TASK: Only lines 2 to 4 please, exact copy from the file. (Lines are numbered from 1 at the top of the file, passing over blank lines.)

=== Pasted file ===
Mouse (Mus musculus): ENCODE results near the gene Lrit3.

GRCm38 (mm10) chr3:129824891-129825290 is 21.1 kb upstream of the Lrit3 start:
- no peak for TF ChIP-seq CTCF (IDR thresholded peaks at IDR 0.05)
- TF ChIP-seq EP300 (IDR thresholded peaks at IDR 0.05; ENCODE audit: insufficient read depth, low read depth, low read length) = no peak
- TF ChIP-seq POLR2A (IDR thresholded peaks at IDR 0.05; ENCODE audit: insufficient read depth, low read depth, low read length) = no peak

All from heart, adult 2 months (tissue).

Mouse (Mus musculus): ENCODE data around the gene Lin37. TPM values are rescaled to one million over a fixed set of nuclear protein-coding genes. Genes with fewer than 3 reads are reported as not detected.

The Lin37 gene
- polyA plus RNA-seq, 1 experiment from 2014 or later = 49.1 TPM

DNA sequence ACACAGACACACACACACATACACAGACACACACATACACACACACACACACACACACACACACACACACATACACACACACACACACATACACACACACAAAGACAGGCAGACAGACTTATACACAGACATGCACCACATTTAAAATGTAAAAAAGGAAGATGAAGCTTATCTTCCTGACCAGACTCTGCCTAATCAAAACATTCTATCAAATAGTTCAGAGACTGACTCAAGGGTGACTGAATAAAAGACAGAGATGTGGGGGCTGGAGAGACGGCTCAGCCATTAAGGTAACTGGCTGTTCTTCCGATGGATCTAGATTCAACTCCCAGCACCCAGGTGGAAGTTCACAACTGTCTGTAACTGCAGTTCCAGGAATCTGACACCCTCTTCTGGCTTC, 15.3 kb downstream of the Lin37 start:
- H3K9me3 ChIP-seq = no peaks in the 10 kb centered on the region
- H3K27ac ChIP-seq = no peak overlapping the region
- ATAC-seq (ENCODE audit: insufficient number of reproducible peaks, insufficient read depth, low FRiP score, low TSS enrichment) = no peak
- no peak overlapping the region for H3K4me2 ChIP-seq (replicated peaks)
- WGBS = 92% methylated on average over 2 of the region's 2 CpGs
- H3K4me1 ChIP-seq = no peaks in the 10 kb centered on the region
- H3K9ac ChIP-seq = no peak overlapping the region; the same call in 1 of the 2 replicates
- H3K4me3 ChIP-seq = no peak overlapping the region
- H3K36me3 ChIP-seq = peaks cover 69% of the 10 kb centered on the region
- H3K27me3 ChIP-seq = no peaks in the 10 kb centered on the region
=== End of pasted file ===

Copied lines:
GRCm38 (mm10) chr3:129824891-129825290 is 21.1 kb upstream of the Lrit3 start:
- no peak for TF ChIP-seq CTCF (IDR thresholded peaks at IDR 0.05)
- TF ChIP-seq EP300 (IDR thresholded peaks at IDR 0.05; ENCODE audit: insufficient read depth, low read depth, low read length) = no peak